1. What did Abraham do when God told him to leave his country and relatives and go to a land that He would show him?
  2. Why did Abraham believe God? Was it a hard thing for Abraham to do?
  3. How do you suppose Abraham felt when he looked over the land that God had promised to give to him and his children?
  4. Does God always keep His promises? How and when did He keep His promise to Abraham?
  5. What promises that God gave to Abraham can we claim for our own promises also?
  6. What special Baby was born many years later and was part of God's promises to Abraham?


  • Make a small suitcase for each child to pack for Abraham's journey (see Patterns). Copy the suitcase and objects to be packed onto different colors of paper. Cover them with clear contact paper and cut them out. Fold the suitcase on the dotted line so the title, Abraham's Journey, is on the outside. Attach Velcro or let the children use double-stick tape to attach the objects to the inside of the suitcase. Comment on each one; such as, Abraham took his family, he took all of his animals, they packed their clothes and dishes, they were sure to take the LORD with them.
  • Give each child a copy of the travel sheet (see Patterns). Pass out crayons and tell the children to draw an x through the things that Abraham did not use on his journey. They may color or draw a circle around the things he might have used.
  • If you are in a situation that permits a long distance view, have the children pretend they are on "Promise Hill." Tell them to pretend they are Abraham and can have everything for as far as they can see. Explain that this is what God promised Abraham.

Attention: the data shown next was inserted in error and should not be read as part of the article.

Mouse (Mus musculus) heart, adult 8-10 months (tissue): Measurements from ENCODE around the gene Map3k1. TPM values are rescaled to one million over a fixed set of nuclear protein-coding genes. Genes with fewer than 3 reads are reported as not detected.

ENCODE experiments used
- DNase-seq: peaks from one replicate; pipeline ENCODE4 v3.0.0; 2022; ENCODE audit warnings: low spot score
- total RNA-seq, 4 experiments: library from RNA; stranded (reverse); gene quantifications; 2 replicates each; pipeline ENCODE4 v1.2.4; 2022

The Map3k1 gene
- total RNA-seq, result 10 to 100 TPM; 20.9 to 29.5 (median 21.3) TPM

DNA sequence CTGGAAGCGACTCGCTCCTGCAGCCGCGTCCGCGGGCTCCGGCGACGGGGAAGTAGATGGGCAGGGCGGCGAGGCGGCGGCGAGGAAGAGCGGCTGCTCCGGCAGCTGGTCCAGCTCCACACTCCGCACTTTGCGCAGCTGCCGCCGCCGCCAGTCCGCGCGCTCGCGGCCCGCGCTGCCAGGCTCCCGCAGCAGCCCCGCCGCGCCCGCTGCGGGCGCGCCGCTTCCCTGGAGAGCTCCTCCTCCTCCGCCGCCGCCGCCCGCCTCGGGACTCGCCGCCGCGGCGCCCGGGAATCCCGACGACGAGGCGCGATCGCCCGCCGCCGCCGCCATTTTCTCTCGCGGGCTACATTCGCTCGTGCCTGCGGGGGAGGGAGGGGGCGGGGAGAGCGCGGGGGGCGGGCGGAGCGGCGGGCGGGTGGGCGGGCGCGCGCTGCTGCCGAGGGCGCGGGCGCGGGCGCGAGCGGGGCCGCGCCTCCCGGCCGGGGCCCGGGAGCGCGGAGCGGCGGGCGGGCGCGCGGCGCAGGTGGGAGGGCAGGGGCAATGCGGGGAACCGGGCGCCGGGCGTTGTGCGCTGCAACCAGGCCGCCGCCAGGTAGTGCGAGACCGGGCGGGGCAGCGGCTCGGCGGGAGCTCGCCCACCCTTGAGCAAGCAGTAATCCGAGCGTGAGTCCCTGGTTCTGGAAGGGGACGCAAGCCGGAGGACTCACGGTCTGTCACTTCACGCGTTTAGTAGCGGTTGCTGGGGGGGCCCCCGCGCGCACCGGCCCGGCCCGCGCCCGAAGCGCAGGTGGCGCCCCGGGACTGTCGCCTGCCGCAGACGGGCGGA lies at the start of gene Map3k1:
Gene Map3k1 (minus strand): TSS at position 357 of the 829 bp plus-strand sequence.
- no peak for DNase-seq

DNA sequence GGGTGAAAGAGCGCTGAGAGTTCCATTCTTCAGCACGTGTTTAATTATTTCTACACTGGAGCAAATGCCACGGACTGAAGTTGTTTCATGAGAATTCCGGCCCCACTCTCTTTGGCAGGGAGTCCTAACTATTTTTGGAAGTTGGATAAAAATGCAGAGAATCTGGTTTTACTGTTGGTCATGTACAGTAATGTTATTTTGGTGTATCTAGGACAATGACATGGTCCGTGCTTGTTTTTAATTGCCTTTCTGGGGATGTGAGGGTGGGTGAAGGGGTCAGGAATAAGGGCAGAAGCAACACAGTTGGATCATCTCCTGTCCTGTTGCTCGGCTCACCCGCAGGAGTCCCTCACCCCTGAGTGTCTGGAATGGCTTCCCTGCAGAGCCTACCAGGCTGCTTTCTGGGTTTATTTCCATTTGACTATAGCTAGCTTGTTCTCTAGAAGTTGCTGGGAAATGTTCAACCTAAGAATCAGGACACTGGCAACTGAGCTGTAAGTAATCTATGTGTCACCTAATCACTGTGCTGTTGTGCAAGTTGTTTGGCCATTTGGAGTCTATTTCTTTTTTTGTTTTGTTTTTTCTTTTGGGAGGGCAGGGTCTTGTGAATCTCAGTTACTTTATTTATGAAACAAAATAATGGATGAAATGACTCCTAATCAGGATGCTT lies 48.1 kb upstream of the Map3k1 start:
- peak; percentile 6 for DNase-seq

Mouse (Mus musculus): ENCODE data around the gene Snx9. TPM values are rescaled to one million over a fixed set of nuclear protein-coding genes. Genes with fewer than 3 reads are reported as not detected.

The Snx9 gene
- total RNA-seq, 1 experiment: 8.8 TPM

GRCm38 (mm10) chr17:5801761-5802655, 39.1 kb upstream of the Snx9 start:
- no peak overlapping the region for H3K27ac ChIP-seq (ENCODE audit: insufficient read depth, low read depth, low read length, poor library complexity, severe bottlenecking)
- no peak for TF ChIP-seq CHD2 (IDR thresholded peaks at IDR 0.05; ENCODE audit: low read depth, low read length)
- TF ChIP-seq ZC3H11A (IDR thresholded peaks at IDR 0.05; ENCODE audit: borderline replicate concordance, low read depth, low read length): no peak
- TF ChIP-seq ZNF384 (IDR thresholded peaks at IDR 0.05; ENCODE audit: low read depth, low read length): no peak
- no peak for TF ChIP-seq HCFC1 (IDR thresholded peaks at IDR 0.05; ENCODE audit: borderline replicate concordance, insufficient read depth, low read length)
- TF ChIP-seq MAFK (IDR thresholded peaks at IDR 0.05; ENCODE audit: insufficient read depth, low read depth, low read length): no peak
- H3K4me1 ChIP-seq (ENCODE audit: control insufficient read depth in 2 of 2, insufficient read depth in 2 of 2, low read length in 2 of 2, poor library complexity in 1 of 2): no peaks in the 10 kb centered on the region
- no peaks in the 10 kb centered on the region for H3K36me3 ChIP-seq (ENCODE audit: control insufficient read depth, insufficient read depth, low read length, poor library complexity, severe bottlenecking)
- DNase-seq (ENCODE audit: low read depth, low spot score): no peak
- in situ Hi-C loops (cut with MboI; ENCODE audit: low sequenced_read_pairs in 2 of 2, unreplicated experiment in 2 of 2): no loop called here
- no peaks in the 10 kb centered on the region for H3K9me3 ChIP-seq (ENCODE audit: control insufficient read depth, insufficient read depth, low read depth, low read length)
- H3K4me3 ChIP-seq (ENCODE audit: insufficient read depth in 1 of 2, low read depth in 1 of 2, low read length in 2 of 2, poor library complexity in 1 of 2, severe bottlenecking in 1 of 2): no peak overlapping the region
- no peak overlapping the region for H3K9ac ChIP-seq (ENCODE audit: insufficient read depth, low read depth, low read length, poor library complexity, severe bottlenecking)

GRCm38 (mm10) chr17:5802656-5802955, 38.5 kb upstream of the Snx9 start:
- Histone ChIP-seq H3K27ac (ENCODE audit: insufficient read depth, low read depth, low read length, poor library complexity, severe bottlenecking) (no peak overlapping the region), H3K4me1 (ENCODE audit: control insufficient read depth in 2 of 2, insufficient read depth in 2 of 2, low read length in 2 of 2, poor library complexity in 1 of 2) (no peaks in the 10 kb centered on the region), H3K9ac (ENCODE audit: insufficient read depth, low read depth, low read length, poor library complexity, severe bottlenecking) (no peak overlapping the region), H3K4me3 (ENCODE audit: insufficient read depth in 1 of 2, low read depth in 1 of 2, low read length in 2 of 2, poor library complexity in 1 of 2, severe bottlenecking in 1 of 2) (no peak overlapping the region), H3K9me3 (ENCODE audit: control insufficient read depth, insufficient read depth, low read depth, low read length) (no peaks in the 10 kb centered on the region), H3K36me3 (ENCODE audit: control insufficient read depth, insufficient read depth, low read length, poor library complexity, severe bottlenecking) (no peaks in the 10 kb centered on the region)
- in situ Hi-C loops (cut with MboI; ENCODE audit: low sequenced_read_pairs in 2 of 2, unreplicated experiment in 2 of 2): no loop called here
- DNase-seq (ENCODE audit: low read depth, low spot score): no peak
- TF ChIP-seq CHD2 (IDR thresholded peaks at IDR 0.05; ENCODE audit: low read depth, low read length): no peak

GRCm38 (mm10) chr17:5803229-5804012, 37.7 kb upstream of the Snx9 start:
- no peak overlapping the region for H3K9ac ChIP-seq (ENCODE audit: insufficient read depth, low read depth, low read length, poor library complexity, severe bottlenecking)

Prepare three boxes. Label one NAMES, one QUESTIONS, and one TREATS. Put the name of each child in the department on a slip of paper in the NAMES box. Put questions pertaining to the lesson in the QUESTIONS box and put TREATS in the remaining box. Pick a slip of paper out of the NAMES box and let that child draw a question from the QUESTIONS box. If he answers it correctly he may pick a treat from the TREATS box.

Draw a picture of Abraham (see Patterns) and cut it out of posterboard. Below him hang a chain of paper doll figures. Behind each one have a question about the lesson. The children may come up by turns and choose a paper doll. If he answers the question behind the doll correctly he is rewarded with a bookmark or prize dealing with Abraham.

Make stars out of posterboard and spread glitter on them. Fasten them to a background of black or dark blue posterboard, with a question behind each star. Let each child pick a star and if the question is answered correctly he is rewarded. If not, the question is put back and another may come up and try to answer it or choose a different question.

Use large stick puppets for your review (see Patterns). The figures or scenes should be mounted on the front and back of the sticks, so they can be held up showing first one side and then the other. The sticks could be: Abraham/Abraham praying; a tent/large question mark; a scene representing Abraham's homeland/large question mark; a group of people representing Abraham's friends and family/large question mark; the words go/ stay; a multitude of stars/large question mark.


  • Abraham's Big Family — Palm Tree Book, Concordia
  • Abraham, Isaac and Jacob — Pict-o-graph, Standard Publishing
  • Land and People of Promise — Book, Augsburg